It is very easy to get lost in baseball's long, cold winter, particularly if you're a football fan who gets engrossed with the playoffs. It wasn't a mild winter for baseball player movement, like it has been on the thermometer.
You are aware Albert Pujols has flown to (Anaheim), Prince Fielder will be getting fed (Detroit like his big papa) and Jose Reyes will be sambaing (Miami); yet, you might have missed Carlos Quentin going to San Diego, Trevor Cahill in Arizona or Ryan Doumit in Minnesota.
There are still the likes of Roy Oswalt and Vladimir Guerrero on the market, but now is as good of a time as any to review the stock watch of the offseason player movement before those magical four words are officially uttered this weekend: Pitchers and catchers report.
You can debate the health of Pineda's arm amid those reports his high-90s heat became low-90s meatballs down the stretch in Year 2, but you shouldn't debate how much his profile jumps with the move to the Bronx. He won't be getting that Seattle pitcher's park to hide his mistakes, but it will be a lot easier to pitch with those three-, four-, five-run leads he will be getting from that still potent Yankees lineup. He can win a lot of games for fantasy owners, even if you don't like sophomore pitchers who are injury risks.
He has not been healthy for a full season, fitting right in with the Red Sox infirmary the past few year, and has yet to save 30 games, but he could be a candidate to save 40-plus games in Boston. Closers are a crapshoot year to year, but Bailey's career line should be still significantly slanted upward.
Cincinnati paid a hefty price, particularly since he leaves arguably the biggest pitcher's park for the smallest, but Latos is in position to be a big-time winner behind the Reds offense. Latos is still roughly in the category of a third-year starting pitcher, which tends to be the time a young arm finally cracks 200 innings and becomes a fantasy ace. Latos was in a decent situation in San Diego, but a Cy Young-type one in Cincy.
Some things just fit perfectly, like a rum runner in Key West -- sorry, it's 80 degrees here in Florida and tough to concentrate with those on my mind. Doumit is a frozen rum runner in Minnesota, if they drink those there. As a DH and part-time backup catcher, Doumit has the potential to be an elite fantasy catcher, finally. He has not put a full season together, mostly due to injury, but the low impact of DHing can be just the cure.
Alonso went the opposite direction of Latos -- a hitter's park to a pitcher's park -- but he gets out from under Joey Votto's shadow and has a legit shot at playing everyday at first base over Kyle Blanks and Jesus Guzman in Petco. Alonso has gap power and can be productive enough to be used in mixed leagues this season. Don't overpay for him on draft day, because the position is so deep with better slugging types, but he's a good value now as a sleeper.
While picking up the power potential of Quentin might be a coup for the Padres, it is a bad thing for his fantasy value. He leaves homer-friendly Comiskey Park for the cavernous Petco. It makes Quentin little more than a late-round pick in mixed leagues. Hitting 25-to-30 homers is tough to do in San Diego, but it is what you need out of the .252 career-hitting outfielder.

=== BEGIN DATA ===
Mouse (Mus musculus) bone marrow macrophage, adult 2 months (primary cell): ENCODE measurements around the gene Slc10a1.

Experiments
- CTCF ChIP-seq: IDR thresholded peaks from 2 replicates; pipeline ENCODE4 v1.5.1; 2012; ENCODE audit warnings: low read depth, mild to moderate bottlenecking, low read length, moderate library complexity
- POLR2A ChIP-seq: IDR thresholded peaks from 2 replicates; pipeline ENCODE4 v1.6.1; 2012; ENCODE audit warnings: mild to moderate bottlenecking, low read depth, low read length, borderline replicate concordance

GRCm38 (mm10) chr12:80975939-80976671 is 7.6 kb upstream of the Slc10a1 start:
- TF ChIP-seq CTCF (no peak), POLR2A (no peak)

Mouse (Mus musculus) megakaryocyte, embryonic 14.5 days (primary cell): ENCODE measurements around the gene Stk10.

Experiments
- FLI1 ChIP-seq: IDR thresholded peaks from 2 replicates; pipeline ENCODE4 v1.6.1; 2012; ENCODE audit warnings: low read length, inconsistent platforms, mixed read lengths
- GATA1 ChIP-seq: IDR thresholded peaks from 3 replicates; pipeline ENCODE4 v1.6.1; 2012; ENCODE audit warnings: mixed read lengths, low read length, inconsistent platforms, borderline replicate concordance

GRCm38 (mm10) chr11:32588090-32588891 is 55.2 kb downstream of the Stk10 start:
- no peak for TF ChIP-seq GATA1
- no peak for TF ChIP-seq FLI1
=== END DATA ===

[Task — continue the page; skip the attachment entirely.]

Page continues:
When we say the stock falls here, it falls from merely being the best value on the market to being more of an uncertain thing. Pujols has left his comfort zone of St. Louis with Tony La Russa and heads to the AL and a new city. Big-time free agents rarely hit it big in their first year in their new homes, even if Pujols is one of the few who could do it. There was already some career decline last season. Don't allow Pujols to fall past the third overall pick. He just isn't the surefire No. 1 overall pick he has been for the better part of the past decade.
We are criticizing some very good players here, but really only with regard to where they should be drafted now. Fielder no longer belongs in the first round of drafts now, since he will have to slug in a pitcher-friendly Comerica Park. Left-handed hitters don't jack homers out easily in their 81 games. Fielder can still reach 30 homers and 100-plus RBI, but those are levels better slotted in Round 2. Milwaukee was a real homer-friendly place for him.
You can love Montero's new promise of full-time at-bats between DH and catcher in Seattle, but he was going to get that in New York, too -- even if the at-bats had to mostly come at DH over catcher. The problem is Montero leaves a great lineup and hitter's park in the Bronx for one of the tougher pitcher's parks in baseball and a lineup devoid of true thumpers. Montero can be a star as a slugging fantasy catcher right away, but it is more likely he disappoints and winds up on All-Bust Teams when it is all said and done.
Acquiring Iannetta is a lot better news for the Angels than it is his fantasy owners. Iannetta was ready to bust out as a slugging star in the rare Colorado air. Instead, he is down close to sea level in Anaheim and going to remain about steady in terms of his projected numbers. We could have seen Iannetta go .260-20-75-65-5 (.375-.475) with the Rockies. Now, a .240-15-65-55-5 (.360-.450) line would be a great season out of him in Anaheim.
Phillies: Jon Papelbon, Ty Wigginton
Yankees: Michael Pineda
Reds: Mat Latos, Ryan Madson
Tigers: Prince Fielder
Diamondbacks: Trevor Cahill, Jason Kubel
Angels: Albert Pujols, Chris Iannetta, C.J. Wilson